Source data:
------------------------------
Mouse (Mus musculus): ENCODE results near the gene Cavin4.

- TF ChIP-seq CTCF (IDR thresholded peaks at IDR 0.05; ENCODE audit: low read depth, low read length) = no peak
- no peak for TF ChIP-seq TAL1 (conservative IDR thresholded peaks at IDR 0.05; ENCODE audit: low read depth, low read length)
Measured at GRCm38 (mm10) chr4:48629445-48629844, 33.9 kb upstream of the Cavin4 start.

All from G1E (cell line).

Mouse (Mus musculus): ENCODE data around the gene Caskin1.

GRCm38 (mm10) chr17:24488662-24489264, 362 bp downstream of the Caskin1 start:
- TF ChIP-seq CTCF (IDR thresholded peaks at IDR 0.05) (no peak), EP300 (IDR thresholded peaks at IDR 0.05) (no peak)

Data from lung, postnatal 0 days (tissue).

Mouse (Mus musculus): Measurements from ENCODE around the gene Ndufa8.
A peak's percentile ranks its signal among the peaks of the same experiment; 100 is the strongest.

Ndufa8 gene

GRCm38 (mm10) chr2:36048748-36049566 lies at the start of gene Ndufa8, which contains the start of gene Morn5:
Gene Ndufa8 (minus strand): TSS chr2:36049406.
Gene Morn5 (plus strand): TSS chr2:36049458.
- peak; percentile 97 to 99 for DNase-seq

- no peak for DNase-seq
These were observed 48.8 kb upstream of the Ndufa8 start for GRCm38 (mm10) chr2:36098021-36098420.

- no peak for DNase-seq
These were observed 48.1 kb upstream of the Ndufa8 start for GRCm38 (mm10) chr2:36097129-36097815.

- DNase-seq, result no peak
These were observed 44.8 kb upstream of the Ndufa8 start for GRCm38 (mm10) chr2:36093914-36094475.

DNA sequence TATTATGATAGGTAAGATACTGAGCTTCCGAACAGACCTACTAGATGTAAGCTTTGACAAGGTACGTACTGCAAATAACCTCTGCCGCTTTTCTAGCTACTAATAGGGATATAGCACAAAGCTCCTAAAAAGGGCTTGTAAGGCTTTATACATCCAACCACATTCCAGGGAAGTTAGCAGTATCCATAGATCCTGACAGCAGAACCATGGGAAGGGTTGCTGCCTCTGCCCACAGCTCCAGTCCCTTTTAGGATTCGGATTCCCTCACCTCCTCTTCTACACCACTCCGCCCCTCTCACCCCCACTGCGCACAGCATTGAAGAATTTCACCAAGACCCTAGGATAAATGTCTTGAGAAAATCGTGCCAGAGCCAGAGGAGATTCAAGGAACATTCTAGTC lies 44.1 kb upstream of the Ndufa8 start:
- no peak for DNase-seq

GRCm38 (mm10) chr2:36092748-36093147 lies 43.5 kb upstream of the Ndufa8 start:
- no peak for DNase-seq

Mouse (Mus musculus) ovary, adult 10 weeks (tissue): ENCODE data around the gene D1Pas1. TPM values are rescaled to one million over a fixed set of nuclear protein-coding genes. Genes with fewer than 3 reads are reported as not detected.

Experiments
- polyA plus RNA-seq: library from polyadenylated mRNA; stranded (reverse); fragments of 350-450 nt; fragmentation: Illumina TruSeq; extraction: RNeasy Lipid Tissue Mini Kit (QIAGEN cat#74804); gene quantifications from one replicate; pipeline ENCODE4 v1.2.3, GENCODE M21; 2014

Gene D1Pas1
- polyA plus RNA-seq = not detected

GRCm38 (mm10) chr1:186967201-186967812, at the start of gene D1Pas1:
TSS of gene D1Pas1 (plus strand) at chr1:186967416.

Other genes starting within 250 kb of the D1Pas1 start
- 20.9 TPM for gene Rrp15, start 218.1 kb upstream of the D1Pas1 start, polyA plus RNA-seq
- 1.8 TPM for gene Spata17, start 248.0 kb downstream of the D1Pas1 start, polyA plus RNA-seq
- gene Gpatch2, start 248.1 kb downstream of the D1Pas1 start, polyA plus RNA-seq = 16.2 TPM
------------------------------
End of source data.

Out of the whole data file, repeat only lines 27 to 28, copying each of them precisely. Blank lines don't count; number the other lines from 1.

Mouse (Mus musculus) ovary, adult 10 weeks (tissue): ENCODE data around the gene D1Pas1. TPM values are rescaled to one million over a fixed set of nuclear protein-coding genes. Genes with fewer than 3 reads are reported as not detected.

Experiments